It’s odd seeing a film that deals with the subject of assisted suicide being marketed as an alternative rom-com. The film itself as you may already know is based on the novel by Jojo Moyes, and is told from the point of view of Louisa Clark, who is in need of a job to help support her family, and replies to a job ad seeking someone to help care for a disabled young man.
I was gripped by the book, but as a romantic tale, it read a little odd, similarly in the film, there isn’t really a clear underlying connection between the two lead characters, it seems to simply help the plot along. I have also more recently been reading about some public reaction regarding the idea that a disabled life isn’t worth living. To my recollection this subject is discussed in more detail in the book, that Will has considered his options regarding his health, but in the film is is very brushed over. It seems to be a be a bit of a foregone conclusion that he will be going ahead with his plans for assisted suicide.
When I read the book I didn’t consider what Jojo Moyes’ personal experiences or research into disability might have been – I think that is perhaps the case with many able-bodied readers. I can now see why many are frustrated that such a tale has become popular. Though I personally feel that it’s a good platform for discussion about assisted suicide, using an able bodied actor was perhaps not the best option, and I certainly don’t hold the view the a disabled life isn’t worth living.
In terms of the film, I did cry, I was moved. But I don’t think that was because it was necessarily a good film. I personally was moved because the idea that someone would wish to end their life, in spite of all the good that surrounded the lead character is very upsetting.
Have you seen the film, or read the book? If so, what did you think?
This weather lately… I’ve been loving it. We have been able to nip out for some gorgeous wanders nearly every weekend for the last month (keeping the biscuit/walking balance right).
So where have we been? Let me tell you.
In and around Horsted Keynes
So I’m biased, because this is where Jack and I are from but there are so many lovely, and easy walks around our “home town” village. And I would thoroughly recommend you have a nosey at them. You can do a massive loop and then end up back on the village green, for a delish pub lunch at one of the two pubs. The Green Man is my favourite. Though if you are us, which you’re not, you could go for a sneaky *free* Sunday roast at your in-laws.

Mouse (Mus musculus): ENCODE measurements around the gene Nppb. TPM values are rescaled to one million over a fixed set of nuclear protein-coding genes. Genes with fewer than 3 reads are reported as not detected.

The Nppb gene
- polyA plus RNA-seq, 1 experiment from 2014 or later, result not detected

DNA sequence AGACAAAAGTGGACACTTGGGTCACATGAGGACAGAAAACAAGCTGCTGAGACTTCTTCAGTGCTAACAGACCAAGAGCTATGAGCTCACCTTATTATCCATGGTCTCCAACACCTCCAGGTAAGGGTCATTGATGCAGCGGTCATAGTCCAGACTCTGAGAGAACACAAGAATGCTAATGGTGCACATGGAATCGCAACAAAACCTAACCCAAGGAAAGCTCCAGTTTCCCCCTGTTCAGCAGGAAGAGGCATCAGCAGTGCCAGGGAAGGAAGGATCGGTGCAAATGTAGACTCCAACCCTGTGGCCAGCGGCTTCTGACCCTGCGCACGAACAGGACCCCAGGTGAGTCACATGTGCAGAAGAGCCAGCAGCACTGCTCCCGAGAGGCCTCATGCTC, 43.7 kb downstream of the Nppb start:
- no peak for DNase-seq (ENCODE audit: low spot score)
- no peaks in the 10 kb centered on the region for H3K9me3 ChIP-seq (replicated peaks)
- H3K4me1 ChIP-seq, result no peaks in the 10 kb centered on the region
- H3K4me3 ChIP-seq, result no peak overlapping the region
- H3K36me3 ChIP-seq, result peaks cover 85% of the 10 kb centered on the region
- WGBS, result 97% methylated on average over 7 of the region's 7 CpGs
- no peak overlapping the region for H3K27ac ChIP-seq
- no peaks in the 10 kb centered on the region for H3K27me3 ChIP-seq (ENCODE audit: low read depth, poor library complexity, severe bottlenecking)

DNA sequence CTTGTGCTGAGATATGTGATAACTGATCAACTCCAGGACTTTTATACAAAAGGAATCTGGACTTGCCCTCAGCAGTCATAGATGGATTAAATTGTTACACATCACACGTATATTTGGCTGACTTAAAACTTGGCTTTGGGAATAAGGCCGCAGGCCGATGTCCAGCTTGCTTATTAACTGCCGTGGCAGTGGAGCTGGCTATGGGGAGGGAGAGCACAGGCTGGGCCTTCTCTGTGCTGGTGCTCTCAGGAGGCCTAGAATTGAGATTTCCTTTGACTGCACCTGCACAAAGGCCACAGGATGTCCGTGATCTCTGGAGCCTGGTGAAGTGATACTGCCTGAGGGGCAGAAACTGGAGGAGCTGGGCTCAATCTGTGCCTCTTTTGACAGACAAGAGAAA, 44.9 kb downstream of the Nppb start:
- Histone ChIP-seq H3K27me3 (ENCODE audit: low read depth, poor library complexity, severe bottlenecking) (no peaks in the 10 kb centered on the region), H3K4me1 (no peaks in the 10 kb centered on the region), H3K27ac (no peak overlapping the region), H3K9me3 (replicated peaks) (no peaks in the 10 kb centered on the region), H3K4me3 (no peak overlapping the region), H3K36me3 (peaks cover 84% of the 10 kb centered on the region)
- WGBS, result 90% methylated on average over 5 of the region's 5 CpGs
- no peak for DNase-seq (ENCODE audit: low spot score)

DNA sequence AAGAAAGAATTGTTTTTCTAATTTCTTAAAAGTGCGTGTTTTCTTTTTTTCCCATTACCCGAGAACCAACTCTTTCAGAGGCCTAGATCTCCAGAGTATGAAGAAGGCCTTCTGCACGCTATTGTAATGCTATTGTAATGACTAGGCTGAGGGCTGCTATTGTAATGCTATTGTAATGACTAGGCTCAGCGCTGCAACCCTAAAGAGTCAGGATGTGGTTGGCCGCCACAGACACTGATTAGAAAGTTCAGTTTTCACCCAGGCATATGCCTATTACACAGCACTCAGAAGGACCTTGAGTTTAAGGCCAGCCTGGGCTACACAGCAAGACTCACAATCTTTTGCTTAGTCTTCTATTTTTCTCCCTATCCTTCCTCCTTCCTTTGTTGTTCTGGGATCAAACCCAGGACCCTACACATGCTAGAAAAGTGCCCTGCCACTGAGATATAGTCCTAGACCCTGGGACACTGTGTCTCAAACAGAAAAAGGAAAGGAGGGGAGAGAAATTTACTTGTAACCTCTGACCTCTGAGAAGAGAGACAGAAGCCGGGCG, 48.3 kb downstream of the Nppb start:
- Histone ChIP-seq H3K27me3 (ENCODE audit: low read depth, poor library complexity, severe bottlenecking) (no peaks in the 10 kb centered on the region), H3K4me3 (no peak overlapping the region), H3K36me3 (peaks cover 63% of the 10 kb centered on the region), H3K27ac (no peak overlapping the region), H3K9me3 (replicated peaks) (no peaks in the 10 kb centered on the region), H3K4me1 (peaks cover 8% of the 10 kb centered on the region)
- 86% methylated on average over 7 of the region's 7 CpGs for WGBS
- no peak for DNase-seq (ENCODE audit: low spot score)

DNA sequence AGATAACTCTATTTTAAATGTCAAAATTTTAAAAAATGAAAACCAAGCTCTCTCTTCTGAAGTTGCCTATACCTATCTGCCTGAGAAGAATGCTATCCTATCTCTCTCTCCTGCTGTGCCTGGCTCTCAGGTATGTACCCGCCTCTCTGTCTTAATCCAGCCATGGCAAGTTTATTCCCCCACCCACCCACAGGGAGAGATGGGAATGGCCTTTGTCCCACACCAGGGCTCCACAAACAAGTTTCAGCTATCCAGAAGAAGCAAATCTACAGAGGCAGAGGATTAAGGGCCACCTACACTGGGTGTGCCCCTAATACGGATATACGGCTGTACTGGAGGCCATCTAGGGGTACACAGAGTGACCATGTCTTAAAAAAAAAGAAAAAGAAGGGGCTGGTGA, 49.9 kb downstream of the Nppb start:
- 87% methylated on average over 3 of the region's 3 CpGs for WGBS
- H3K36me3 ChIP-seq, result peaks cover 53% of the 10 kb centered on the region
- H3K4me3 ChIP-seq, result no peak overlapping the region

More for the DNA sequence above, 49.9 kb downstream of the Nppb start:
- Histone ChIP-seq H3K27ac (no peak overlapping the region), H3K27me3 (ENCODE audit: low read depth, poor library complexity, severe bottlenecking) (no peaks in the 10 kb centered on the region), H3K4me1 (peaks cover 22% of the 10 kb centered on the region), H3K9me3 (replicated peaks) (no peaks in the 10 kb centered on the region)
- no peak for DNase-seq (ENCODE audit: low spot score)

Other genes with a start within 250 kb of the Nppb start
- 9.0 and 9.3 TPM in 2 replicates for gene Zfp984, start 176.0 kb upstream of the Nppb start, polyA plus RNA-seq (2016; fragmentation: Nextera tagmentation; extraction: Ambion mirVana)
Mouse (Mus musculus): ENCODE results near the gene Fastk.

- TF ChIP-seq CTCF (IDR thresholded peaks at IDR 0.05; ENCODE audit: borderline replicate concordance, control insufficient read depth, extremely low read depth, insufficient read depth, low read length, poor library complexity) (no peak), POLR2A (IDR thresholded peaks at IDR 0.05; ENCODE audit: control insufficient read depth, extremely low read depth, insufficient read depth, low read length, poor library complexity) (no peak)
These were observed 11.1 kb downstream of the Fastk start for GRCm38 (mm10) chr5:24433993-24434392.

Lewes to Glynde and back
This was a longer walk, with a lunch stop in the middle at the Trevor Arms. It was I think around 4 hours of walking in total, and quite up hill and down dale ( is that the right word?). It was so beautiful, but I actually didn’t take any photos as I totally forgot to take a charged camera with me. The pub you can get to via train if you don’t fancy the long walk, and it was an amazing veggie roast – I want to go again! Also Glynde might be one of the prettiest places I have been recently!
The South Downs
I wouldn’t even know where to to start with the South Downs – there are so many amazing walks you can go on round them, along them, up and down. We, when feeling lazy, like to drive up to Devil’s Dyke and walk along the top. Before we had a car, we took advantage of the bus route that heads out there – I think there is even an open top one if you are feeling brave or it’s glorious weather.
I’ll start with an apology. I arrived so late to meet Charlotte, I failed at trains, and I am sorry Charlotte!
There was a bit of a queue to get in the building initially, as you have to pass through security, a bag scanner and body scanner.
Now on to the restaurant (and the building). When I arrived I was quickly shown to our table and offered a drink. Yes, I did take part in some lunchtime drinking with a couple of glasses of prosecco.
We skipped straight to mains, I had the tomato and basil gnocchi (with a side of fries! Yum!), which was delicious, and stuffed. I don’t think I’ve come across stuffed gnocchi before, but I’d like to again. Charlotte, being a meat eater, had the chopped chicken and avocado salad and reported it to be good.
Then dessert, of course we had dessert. It is the whole reason for eating out. That and seeing my lovely friend of course. I opted for the chocolate bar with raspberry sorbet and Charlotte had the prettiest rhubarb swiss roll I have ever seen. They were both delicious.
Whilst we were there the clouds broke and the view was pretty spectacular. I didn’t take any pictures of the restaurant, you’ll have to snoop at tripadvisor for those. It’s decor was great, didn’t feel too upmarket that it wasn’t suitable for lunch but we both said it would be an amazing place to go for a special occasion dinner in the evening. The dress code in the evening is a little stricter according to their website.
You can only book a month in advance, and they do take card details in case of a last minute cancellation (which you’d be charged £25 per person for) but I would throughly recommend a visit. Once you are in, you can also take in the view out, and snoop around the sky garden (which you also have to book to visit. No popping up if you happened to be passing).
Have you been to the Sky Garden? Or have any other restaurants you’d recommend I try?